Pfizer starts marketing cheap drugs in poor countries

Drugmakers are getting bolder in their experimentation with lower-cost drugs in poor countries, and most major U.S. drugmakers are collaborating with them on the strategy.

Most of the big multinational companies now have import-quality versions of seven of the top 15 most expensive drugs sold in the U.S.

Now, one of the largest drugs companies — Pfizer Inc. — has announced that starting in July, it will start marketing the most widely prescribed medicine in the developing world, a generic version of a Pfizer drug called Lyrica.

The company would not say how much it is charging but said it will sell the cheapest generics in countries that have medical pricing programs requiring that medicines be made at or near their original costs to get them approved. In those countries, prices for Lyrica will be set by an independent agency.

“We are committed to price transparency and ensuring that our medicines are affordable and accessible,” said Andrew Lo, Pfizer’s chief scientific officer.

The company said prices would be based on “clinical effectiveness and other factors that represent the true cost of the medication.” It said these prices would be comparable to the prices paid by government programs, but it was not clear whether prices will be kept within a certain range or whether they will vary based on the severity of the patient’s condition.

The decision reflects a growing commitment by drugmakers to market their medicines in poor countries, especially outside of the United States. The patients are there, their health care providers are more likely to accept generic drugs, and many big companies see the countries as important markets for further expansion.

But the political temperature is also heating up. In the U.S., pressure to bring down drug prices from a wide range of consumer groups and politicians, including President Donald Trump, has been intense. Also, Pfizer is a major provider of generic drugs and Pfizer executives have regularly spoken publicly in favor of allowing the firm to sell its medicines at a lower price to developing countries.

So far, the announcement has attracted mostly praise from consumer advocacy groups that work to try to limit the size of drug company profits and take away profits from profitable products.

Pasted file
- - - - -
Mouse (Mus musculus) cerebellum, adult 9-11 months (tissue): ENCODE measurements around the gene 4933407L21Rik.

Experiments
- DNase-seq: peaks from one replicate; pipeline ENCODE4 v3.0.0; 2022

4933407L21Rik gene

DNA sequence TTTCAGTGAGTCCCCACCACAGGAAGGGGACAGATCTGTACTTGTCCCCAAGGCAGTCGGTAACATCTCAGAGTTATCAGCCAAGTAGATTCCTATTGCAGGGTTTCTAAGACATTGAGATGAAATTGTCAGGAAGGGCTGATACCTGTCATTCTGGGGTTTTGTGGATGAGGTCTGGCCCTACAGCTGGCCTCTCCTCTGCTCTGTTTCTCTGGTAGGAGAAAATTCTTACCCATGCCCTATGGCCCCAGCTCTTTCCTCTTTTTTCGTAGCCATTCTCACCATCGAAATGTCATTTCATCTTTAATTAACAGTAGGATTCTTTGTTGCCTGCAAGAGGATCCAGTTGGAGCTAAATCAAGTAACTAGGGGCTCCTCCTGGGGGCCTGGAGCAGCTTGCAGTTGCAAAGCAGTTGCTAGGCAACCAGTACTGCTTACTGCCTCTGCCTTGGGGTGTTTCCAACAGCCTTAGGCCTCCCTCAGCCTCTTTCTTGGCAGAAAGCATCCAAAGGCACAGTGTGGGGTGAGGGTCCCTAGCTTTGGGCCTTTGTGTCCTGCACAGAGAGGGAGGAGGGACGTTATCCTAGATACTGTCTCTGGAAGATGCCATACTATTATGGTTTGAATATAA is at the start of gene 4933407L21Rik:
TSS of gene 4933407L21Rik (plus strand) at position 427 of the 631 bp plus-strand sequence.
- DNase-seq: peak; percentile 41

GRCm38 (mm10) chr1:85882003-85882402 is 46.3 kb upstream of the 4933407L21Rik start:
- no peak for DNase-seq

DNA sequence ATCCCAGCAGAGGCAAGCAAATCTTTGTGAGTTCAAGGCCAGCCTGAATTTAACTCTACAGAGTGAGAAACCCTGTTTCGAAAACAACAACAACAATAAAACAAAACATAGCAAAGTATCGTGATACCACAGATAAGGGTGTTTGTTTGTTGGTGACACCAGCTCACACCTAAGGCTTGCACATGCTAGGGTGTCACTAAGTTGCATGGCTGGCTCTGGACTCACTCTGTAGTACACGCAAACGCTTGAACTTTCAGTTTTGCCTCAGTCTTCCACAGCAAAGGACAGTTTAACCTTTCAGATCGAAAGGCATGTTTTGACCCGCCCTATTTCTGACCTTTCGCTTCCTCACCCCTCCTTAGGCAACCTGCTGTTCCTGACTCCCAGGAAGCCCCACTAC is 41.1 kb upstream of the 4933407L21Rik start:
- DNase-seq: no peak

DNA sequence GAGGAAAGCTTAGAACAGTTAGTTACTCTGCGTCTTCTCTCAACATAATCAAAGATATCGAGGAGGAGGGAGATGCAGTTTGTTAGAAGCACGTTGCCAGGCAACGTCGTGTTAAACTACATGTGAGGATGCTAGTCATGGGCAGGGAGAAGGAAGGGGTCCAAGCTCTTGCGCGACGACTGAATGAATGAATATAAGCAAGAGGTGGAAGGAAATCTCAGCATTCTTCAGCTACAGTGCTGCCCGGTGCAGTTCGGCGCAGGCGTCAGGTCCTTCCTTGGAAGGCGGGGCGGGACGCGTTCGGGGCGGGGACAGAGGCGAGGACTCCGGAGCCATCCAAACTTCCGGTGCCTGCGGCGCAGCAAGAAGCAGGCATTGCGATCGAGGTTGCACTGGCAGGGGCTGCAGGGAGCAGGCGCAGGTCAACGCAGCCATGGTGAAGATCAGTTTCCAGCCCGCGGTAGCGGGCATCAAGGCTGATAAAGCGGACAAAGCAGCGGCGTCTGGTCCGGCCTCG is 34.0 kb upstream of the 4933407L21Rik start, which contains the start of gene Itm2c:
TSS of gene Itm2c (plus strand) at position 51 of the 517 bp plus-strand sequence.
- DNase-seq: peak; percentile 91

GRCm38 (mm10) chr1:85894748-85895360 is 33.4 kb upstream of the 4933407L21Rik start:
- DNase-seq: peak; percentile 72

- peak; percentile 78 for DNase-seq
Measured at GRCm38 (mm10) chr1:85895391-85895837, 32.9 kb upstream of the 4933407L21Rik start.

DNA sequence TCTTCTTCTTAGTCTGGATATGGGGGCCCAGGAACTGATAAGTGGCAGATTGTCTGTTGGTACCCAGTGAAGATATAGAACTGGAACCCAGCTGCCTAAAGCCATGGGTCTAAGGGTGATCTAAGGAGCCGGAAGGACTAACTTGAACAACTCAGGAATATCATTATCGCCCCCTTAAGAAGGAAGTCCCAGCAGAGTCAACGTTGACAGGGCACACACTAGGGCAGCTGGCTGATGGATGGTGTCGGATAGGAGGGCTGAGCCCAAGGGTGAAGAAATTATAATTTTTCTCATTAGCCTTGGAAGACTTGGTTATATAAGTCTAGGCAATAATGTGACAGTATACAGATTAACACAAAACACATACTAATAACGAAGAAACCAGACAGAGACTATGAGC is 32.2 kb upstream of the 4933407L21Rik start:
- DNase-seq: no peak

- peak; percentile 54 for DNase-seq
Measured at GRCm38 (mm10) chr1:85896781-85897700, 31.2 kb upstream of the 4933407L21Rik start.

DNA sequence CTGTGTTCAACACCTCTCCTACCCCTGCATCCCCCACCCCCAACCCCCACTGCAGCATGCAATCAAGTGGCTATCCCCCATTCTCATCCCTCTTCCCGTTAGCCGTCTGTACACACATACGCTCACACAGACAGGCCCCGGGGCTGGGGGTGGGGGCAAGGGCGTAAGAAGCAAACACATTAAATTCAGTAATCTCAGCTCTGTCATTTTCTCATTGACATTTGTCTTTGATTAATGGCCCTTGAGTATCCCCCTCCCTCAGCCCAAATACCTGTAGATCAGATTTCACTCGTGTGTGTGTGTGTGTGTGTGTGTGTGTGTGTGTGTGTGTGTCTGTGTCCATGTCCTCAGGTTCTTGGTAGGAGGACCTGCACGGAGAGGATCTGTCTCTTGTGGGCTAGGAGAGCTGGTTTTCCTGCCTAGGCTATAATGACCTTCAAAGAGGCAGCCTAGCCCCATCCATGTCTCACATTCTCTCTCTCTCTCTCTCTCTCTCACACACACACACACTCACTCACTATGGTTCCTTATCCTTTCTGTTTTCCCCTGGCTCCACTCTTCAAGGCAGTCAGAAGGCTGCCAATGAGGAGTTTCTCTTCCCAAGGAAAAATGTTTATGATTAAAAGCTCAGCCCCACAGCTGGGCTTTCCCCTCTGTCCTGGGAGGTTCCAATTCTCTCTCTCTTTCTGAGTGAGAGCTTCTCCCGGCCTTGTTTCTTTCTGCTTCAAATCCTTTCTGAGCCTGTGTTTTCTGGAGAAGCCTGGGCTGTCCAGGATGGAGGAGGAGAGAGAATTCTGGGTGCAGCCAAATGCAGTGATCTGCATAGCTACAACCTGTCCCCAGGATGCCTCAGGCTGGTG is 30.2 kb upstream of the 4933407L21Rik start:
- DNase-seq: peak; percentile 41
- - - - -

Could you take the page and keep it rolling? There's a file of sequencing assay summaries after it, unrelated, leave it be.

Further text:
“It’s great news that big pharma is finally taking steps to break its addiction to profiting off the suffering of the poorest patients,” said Catherine Ruetschlin, a health care policy researcher at Public Citizen.

A number of drug companies have announced that they will now manufacture and sell generic drugs. These drugs are licensed for import and sale to middlemen who work directly with the patients in poor countries. They are shipped directly to the local market or into hospital pharmacies.

Vertex Pharmaceuticals Inc. is now selling its cystic fibrosis drug, Orkambi, in 160 countries at a price of $29,000 a year. In the United States, it costs $292,000 per year. The Novartis drug Gilenya, which treats multiple sclerosis, is now sold in 104 countries at $30,120 a year.

Sodium Kufin, a drug used in Thailand to treat high blood pressure, has been made in India at a reduced price, which is now seen as having taken a big bite out of pharmaceutical profits.

Some have criticized those companies for selling drugs, like the ones Pfizer has made in the past in poor countries, at low prices to save money.

“These enormous subsidies at the bottom, which go to the big companies, are supposed to be to the poorest in our society,” said Julia Burch, founder of In the Public Interest, a health advocacy group.

But she said that Pfizer and other drug companies are sometimes willing to cut prices to get developing country clients and that it makes sense.

“They have more incentive to switch to the U.S. because of the structure and rules of the patent system that cause huge profits for them,” she said.

Tackling high drug prices is a major priority for the Trump administration. In a major push, the administration announced on Thursday that it would slash the middlemen’s cut of the price of many drugs and allow more competition from lower-cost generic drugs. The reductions will be phased in over the next two years.

Medicare, the government health insurance program for older people, is one of the few places where the government sets the drug prices.

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